Among the images that are just colored, one is treated by Sophia Nasr, a physical astro-particles working on dark matter.
The blue sky, seen ring around the center of the image is the eye of a permanent hurricane 1,200 km (1900 km) north pole of Saturn.
Clouds are buzzing around the eye of the hurricane, 20 times greater than ever seen on Earth at 330 miles per hour (530 km / h).
And the beautiful light blue color is not due to a false coloration – this is caused by the scattering of sunlight, the same phenomenon that produces a blue sky on Earth.
To create the original image, Nasr collects images taken using three filters: blue, green and red.
By adjusting the contrast, brightness, and other factors in the photograph, Mrs. Nasr was able to produce an image that reveals how Saturn would look at the naked eye at that distance.
Each of the three color filters used by NASA reveals different details in the cloud and by combining the three in a composite material, the agency gets a “more complete” image.
Jason Major, a graphic designer, also created a certain point of view of the eye color of Saturn’s hurricane, using images taken by Cassini on April 26.
The eye is part of a larger feature of Saturn known as the hexagon name, produced at the North Pole by a six-sided jet pattern.
According to NASA, propellers are bright and narrow “disturbances” that are produced by the gravity of the “invisible embedded goggles.”
The image was captured on April 19 with the narrow-angle camera of the spacecraft, showing propeller belts in the striking new detail.
With this information, researchers can obtain a “particle size distribution” for propeller moons, or small moons of mysterious origin that exist inside the rings of Saturn.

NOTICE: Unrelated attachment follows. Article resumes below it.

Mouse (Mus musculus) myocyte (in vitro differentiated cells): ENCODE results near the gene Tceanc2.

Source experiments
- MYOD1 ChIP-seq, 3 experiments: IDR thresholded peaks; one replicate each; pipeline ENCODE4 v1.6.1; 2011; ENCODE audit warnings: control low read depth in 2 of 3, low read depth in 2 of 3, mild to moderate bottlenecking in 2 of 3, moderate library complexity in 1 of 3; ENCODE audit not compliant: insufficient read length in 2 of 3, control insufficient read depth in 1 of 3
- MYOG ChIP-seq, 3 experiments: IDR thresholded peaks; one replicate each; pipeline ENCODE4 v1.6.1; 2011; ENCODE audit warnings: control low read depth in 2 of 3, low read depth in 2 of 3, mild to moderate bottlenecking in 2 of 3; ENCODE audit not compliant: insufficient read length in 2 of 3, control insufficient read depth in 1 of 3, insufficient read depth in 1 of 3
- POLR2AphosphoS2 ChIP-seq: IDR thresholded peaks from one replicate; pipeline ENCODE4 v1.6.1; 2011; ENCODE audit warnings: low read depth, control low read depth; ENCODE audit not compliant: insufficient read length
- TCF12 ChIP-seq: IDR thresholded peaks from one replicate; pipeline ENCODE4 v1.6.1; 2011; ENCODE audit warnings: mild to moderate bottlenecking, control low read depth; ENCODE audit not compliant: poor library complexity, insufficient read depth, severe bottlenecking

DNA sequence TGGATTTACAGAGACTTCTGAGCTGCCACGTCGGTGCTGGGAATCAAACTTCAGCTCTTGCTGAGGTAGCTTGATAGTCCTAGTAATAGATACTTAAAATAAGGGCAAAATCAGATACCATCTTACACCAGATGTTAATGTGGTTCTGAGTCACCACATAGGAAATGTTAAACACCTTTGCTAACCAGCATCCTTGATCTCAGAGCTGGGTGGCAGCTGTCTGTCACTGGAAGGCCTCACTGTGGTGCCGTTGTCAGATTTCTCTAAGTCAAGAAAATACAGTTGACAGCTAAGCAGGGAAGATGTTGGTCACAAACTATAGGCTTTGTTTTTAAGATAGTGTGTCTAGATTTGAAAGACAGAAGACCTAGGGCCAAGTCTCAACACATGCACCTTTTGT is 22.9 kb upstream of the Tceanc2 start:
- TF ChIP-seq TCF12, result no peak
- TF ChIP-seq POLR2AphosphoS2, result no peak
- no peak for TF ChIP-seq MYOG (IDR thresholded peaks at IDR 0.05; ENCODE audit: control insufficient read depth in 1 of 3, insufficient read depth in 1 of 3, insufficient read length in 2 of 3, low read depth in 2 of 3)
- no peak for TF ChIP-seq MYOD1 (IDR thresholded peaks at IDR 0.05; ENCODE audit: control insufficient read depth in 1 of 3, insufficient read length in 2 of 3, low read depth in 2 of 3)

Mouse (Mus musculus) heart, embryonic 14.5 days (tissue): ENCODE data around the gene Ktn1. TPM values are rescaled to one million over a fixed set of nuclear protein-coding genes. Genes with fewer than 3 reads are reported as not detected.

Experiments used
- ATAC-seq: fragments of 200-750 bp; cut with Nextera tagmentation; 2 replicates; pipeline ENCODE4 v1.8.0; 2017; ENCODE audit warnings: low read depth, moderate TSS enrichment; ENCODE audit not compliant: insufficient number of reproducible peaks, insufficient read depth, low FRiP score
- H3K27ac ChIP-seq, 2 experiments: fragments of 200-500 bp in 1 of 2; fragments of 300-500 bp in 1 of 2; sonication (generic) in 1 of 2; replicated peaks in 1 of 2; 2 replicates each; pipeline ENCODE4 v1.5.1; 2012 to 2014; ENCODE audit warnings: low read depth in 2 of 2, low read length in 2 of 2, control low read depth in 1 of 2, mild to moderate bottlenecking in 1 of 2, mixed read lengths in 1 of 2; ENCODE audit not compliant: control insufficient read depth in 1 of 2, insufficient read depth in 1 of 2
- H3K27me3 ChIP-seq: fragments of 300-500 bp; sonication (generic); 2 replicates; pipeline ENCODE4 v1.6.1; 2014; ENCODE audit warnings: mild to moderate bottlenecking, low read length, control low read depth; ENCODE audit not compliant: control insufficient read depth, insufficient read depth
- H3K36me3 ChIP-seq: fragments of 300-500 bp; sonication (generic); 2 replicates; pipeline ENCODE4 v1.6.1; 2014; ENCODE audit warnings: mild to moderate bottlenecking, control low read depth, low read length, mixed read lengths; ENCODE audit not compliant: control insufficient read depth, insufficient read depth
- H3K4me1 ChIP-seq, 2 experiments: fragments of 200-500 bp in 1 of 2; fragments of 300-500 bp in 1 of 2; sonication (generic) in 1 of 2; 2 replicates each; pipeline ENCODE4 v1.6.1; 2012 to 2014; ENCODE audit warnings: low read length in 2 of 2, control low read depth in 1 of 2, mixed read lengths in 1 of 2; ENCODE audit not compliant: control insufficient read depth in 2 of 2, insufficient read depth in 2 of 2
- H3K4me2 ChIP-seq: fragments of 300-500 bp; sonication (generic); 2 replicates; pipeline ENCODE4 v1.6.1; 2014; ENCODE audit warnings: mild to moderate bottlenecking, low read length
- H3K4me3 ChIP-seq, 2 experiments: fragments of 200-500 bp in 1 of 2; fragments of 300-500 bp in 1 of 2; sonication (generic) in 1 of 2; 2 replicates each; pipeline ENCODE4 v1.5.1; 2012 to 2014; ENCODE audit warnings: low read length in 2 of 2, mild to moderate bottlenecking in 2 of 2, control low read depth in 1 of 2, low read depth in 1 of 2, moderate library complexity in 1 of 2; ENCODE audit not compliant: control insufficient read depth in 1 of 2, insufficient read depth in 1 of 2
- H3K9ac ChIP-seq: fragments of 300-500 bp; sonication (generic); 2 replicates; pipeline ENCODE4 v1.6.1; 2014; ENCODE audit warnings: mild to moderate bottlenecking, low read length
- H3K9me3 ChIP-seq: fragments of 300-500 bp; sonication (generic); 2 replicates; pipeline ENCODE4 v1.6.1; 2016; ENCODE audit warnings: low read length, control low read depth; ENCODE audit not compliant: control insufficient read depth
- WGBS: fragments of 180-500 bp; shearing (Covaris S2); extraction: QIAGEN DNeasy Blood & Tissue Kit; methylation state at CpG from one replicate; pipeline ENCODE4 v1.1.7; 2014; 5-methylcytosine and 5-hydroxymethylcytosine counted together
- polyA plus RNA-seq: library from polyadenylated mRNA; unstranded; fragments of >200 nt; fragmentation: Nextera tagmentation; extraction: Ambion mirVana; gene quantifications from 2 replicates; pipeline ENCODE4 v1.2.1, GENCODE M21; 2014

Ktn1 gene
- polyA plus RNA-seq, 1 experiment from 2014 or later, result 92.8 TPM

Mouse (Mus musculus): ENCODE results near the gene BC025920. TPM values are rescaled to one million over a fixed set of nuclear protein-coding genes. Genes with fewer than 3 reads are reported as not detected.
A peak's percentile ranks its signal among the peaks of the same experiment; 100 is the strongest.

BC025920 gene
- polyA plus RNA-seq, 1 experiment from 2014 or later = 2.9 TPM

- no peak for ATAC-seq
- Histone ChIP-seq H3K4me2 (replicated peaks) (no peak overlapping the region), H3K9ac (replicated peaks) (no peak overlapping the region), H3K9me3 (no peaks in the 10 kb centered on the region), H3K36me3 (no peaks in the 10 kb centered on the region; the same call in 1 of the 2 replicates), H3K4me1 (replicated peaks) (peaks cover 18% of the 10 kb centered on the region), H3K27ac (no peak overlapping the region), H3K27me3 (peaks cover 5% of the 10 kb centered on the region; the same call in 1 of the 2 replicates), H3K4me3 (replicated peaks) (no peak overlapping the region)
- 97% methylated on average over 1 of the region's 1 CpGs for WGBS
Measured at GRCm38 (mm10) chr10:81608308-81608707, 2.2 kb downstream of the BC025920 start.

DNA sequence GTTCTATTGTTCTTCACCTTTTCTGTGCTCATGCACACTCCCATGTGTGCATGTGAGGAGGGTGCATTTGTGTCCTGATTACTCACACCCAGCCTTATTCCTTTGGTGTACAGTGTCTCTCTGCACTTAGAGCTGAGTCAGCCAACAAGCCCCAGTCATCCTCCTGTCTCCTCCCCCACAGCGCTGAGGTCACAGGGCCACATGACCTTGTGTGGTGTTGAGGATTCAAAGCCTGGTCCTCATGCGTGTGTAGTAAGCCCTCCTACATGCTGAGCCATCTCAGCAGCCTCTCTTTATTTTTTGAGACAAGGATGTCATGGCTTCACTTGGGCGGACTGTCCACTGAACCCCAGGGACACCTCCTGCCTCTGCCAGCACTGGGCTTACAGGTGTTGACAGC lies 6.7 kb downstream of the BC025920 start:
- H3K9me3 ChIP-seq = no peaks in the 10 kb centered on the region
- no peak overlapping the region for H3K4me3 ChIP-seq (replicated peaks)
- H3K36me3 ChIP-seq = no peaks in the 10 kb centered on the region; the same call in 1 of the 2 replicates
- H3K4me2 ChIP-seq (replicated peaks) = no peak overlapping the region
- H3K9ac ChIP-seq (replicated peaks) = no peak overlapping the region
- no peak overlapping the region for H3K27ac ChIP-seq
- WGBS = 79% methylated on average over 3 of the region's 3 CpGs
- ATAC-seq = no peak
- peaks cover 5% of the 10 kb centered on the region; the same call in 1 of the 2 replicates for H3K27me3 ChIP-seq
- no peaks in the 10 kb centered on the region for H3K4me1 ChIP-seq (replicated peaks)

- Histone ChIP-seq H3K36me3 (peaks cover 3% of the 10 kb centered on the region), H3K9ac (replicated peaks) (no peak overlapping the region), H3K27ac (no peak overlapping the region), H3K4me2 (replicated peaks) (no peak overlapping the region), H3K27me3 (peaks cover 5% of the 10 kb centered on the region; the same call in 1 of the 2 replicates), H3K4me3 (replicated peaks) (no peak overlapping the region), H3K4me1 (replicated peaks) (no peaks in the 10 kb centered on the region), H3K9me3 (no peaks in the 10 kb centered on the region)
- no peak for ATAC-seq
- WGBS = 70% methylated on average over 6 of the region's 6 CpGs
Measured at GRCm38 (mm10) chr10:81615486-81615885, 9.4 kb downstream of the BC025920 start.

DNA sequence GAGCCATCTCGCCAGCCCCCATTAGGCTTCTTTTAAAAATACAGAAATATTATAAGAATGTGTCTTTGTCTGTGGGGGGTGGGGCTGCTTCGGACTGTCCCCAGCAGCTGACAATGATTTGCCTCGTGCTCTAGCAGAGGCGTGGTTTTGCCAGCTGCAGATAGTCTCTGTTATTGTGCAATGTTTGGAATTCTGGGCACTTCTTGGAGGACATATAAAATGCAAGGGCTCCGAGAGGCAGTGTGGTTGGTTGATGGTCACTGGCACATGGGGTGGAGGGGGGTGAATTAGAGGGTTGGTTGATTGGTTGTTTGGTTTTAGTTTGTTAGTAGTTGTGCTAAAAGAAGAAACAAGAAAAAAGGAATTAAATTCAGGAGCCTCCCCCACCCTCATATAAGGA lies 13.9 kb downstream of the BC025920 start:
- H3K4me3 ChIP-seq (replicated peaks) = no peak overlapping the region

This particular view shows a point about 80,000 miles (129,000 kilometers) from the center of Saturn.
Last week, NASA also released an advance of some of the most “intensely bright” clouds still observed on Saturn’s moon Titan.
Two weeks after their final big dives, Cassini Titan continued to monitor from a distance, revealing breathtaking views of the faint methane clouds radiating skyward.
With summer on the way to Titan’s northern hemisphere, scientists expect cloud activity to increase – and the machine already detected several explosions
The latest views of the Cassini spacecraft were captured on May 7 during a non-specific flyby, at a distance of 316,000 miles and 311,000 miles.
The images reveal the lakes and the hydrocarbon seas of the moon as dark spots on the top.
And three bands of bright methane clouds can be clearly seen above the surface.
The brightness is believed to be the result of high clouds, and this explosion is the biggest observed on Titan since the beginning of last year.